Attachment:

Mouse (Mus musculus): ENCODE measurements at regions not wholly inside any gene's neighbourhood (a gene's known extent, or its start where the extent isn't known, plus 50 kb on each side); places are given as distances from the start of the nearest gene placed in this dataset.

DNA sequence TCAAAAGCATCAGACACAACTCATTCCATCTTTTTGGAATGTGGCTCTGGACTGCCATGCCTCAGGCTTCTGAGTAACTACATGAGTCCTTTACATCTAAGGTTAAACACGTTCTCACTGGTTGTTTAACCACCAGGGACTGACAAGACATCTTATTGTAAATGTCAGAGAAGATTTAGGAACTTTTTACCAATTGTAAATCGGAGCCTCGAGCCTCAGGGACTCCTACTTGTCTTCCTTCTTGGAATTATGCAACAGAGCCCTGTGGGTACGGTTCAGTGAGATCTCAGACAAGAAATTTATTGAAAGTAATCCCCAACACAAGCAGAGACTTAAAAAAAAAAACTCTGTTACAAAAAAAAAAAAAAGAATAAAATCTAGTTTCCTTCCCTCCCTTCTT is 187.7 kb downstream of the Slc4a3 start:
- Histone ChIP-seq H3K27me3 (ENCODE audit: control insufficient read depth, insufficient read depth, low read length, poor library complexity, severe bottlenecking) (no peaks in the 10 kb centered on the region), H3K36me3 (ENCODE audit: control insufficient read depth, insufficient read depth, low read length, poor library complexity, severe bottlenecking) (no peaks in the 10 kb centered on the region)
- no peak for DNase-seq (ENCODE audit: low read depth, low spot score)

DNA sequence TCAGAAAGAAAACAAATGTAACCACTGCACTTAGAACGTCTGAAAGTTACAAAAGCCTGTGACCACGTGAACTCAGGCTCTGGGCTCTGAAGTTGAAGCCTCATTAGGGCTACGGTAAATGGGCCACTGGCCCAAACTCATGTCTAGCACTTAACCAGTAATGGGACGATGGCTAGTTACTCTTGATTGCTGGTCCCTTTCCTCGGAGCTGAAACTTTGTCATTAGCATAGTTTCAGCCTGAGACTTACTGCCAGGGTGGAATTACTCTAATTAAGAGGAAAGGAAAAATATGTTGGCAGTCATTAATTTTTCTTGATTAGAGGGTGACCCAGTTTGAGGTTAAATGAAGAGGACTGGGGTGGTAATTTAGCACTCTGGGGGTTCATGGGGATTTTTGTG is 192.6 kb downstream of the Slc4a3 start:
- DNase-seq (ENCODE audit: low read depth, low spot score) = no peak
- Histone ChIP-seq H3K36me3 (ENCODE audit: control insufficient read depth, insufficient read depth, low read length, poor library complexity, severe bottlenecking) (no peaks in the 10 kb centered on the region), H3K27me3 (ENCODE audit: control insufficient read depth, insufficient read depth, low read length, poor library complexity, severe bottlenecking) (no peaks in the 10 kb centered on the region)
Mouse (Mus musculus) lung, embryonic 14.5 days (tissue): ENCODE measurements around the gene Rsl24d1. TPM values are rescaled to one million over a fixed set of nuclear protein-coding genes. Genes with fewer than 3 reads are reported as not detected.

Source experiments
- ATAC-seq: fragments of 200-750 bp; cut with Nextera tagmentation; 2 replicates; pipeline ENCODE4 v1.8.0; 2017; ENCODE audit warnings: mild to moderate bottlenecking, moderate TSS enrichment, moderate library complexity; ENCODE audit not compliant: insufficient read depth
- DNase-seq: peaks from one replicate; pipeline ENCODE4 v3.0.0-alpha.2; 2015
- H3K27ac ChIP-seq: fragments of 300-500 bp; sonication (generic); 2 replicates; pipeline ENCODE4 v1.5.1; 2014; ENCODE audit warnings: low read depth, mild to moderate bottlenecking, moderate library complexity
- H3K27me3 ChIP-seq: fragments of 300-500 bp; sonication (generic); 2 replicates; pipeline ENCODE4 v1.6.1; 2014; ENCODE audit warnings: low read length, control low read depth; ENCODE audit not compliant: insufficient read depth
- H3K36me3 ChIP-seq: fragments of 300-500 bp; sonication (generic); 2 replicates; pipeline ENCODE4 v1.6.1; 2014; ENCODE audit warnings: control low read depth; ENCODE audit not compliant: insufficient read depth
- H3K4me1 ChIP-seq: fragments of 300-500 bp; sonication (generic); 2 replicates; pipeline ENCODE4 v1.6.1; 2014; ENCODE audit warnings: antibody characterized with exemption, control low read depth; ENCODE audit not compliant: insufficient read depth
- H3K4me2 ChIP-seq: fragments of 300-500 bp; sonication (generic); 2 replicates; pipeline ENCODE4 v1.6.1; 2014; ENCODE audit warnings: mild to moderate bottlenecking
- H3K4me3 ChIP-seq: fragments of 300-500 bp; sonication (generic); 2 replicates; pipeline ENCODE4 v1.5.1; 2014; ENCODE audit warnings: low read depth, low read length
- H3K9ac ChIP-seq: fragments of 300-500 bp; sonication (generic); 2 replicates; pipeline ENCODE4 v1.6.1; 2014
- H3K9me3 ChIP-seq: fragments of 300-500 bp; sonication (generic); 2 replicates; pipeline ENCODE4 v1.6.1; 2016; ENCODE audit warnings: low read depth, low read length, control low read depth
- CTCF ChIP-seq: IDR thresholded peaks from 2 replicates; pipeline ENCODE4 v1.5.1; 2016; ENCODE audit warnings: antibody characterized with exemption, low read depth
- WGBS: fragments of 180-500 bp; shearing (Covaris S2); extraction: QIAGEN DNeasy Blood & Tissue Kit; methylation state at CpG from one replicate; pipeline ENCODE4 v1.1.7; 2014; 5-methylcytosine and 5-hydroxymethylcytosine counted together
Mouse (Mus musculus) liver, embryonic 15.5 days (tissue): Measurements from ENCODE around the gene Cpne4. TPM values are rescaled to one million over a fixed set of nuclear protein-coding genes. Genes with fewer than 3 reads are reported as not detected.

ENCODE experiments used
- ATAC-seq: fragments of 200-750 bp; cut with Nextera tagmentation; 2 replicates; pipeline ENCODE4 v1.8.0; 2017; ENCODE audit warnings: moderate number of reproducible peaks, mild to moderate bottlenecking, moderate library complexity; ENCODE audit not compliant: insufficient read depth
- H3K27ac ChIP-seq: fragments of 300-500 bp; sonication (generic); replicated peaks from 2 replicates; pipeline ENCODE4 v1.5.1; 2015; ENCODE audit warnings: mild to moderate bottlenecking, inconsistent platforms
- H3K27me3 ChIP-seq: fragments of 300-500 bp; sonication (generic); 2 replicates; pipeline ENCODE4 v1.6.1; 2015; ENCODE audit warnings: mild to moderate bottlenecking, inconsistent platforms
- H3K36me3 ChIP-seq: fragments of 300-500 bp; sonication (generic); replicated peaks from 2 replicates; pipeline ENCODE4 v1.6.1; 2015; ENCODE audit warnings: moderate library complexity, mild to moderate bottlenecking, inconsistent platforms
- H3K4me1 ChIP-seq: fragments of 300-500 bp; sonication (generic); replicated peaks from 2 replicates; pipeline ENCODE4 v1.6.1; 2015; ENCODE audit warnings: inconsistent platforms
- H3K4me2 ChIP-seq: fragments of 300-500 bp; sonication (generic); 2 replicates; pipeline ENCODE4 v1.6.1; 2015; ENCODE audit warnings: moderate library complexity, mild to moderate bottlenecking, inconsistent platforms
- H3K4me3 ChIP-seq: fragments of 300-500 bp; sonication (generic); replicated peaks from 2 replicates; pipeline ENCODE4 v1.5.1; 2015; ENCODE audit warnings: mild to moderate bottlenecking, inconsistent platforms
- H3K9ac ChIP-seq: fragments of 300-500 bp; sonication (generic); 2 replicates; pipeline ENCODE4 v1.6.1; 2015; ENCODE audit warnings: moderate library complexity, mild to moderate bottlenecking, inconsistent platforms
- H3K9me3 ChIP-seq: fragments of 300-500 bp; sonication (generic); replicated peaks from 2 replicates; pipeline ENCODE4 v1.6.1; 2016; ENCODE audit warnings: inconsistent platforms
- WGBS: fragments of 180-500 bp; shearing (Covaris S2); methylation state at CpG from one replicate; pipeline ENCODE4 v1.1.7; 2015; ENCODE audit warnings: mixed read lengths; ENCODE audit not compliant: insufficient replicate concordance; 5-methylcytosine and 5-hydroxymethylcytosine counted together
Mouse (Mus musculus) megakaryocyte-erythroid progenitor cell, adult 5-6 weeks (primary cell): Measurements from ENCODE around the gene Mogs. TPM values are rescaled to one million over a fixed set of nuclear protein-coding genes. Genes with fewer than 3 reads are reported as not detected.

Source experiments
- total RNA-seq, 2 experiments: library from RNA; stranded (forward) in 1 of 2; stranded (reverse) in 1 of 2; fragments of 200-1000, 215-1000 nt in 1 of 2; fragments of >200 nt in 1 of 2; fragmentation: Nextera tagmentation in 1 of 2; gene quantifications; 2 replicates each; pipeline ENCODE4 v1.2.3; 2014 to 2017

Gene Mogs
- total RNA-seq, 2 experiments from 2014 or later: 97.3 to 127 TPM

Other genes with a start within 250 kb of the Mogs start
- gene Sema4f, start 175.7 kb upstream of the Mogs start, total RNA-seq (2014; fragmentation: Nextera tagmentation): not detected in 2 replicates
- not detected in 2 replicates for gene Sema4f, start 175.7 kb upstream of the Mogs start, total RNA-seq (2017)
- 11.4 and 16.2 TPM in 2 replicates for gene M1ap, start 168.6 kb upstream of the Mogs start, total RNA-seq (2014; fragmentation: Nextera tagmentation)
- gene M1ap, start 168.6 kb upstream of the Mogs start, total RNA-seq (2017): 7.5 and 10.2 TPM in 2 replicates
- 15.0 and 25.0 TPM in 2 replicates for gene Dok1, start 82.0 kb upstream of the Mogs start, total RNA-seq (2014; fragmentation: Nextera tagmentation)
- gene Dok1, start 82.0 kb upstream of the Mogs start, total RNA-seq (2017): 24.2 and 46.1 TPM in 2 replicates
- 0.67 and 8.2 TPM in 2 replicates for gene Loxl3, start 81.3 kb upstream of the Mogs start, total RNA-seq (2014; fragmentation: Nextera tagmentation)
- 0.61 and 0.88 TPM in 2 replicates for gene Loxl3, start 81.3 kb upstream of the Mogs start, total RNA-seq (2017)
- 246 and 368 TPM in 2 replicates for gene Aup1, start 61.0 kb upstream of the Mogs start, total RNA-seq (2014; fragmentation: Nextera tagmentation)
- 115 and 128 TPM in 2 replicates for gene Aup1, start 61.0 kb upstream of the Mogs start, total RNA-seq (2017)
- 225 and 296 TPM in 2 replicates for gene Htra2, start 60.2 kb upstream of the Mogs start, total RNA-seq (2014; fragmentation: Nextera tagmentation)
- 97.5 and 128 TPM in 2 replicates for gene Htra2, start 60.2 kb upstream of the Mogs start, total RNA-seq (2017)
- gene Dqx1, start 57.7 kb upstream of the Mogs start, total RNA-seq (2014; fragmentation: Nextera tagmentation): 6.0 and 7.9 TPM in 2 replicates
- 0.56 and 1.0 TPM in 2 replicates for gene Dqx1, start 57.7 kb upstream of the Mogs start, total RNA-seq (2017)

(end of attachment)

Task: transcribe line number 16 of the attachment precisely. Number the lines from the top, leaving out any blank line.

- H3K4me2 ChIP-seq: fragments of 300-500 bp; sonication (generic); 2 replicates; pipeline ENCODE4 v1.6.1; 2014; ENCODE audit warnings: mild to moderate bottlenecking